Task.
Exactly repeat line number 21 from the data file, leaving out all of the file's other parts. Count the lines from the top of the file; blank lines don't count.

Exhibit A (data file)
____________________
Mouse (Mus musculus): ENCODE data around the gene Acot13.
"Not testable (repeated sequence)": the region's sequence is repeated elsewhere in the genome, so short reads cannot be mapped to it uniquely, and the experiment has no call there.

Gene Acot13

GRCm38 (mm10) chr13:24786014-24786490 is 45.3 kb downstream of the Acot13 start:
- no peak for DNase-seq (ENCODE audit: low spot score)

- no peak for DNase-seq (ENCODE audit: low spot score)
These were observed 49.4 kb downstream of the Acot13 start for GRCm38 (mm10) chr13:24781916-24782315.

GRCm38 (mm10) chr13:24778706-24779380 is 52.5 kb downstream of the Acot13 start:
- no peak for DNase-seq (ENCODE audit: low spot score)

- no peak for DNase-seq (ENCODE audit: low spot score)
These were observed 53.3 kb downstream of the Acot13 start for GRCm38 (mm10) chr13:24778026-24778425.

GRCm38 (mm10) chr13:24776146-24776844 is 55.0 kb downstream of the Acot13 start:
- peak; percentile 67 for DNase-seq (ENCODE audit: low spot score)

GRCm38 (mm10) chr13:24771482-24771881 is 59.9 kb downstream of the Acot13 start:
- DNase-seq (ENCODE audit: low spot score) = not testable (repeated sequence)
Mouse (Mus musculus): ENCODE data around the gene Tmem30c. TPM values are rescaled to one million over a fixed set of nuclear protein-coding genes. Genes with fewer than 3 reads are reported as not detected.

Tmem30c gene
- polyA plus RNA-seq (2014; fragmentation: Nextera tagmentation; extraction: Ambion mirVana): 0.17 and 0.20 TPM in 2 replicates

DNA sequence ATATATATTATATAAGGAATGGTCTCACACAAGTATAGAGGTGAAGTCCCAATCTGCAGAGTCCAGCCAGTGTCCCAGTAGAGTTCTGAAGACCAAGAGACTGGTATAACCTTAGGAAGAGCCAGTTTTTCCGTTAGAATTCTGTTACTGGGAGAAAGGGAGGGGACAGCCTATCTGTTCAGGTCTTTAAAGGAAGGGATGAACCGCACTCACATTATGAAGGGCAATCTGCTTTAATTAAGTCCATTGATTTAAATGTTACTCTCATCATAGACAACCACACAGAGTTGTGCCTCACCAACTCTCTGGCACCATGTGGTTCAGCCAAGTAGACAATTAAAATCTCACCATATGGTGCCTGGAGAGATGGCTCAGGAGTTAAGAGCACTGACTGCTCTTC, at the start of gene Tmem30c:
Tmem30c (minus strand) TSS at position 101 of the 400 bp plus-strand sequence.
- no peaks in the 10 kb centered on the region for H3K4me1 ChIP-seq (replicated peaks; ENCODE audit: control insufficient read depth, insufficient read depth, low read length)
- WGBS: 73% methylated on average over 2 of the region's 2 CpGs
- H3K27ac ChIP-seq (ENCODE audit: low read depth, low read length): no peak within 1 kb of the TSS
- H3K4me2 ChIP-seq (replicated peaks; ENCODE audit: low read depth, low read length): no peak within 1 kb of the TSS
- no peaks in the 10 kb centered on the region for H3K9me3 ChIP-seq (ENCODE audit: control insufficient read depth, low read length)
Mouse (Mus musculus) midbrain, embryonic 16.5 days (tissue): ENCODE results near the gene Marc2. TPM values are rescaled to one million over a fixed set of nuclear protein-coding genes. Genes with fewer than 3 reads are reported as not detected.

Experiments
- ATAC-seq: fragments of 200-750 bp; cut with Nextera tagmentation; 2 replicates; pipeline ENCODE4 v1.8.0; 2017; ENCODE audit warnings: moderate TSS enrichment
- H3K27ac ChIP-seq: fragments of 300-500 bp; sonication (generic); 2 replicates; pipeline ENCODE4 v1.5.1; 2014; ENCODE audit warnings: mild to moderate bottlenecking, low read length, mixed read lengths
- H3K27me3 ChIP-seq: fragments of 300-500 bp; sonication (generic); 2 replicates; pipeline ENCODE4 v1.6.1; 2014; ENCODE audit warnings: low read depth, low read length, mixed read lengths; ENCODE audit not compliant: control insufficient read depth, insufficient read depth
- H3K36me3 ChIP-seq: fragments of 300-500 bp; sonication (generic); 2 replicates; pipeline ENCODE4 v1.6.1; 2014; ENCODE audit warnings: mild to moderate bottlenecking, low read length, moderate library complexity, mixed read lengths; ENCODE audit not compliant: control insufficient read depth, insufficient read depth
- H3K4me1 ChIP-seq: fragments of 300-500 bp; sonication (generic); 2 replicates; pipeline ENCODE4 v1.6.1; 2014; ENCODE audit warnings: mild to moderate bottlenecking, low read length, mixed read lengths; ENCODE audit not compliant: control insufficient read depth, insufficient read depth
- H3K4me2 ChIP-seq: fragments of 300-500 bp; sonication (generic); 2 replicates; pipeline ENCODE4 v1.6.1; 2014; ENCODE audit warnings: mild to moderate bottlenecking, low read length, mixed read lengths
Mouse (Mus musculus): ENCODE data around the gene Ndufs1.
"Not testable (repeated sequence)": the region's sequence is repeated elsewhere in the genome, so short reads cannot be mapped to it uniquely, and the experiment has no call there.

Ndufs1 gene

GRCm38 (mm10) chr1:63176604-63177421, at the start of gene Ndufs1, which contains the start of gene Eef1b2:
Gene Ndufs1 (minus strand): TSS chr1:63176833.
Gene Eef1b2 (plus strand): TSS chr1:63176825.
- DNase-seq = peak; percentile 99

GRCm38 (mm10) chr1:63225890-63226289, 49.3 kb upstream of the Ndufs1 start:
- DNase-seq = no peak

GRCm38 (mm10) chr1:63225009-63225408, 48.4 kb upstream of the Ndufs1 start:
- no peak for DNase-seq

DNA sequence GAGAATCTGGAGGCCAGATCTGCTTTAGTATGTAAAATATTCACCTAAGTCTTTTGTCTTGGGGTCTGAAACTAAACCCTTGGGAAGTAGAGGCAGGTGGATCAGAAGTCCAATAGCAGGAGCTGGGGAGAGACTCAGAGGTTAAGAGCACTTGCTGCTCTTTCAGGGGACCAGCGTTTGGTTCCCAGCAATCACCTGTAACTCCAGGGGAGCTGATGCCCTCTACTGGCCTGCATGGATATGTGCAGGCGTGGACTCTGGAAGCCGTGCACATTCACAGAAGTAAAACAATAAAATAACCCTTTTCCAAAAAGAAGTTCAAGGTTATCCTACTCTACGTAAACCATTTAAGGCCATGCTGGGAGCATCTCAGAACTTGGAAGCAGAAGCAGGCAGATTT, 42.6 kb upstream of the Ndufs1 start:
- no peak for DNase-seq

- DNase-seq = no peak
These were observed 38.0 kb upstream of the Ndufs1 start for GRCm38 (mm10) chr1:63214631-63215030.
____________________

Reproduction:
- no peaks in the 10 kb centered on the region for H3K4me1 ChIP-seq (replicated peaks; ENCODE audit: control insufficient read depth, insufficient read depth, low read length)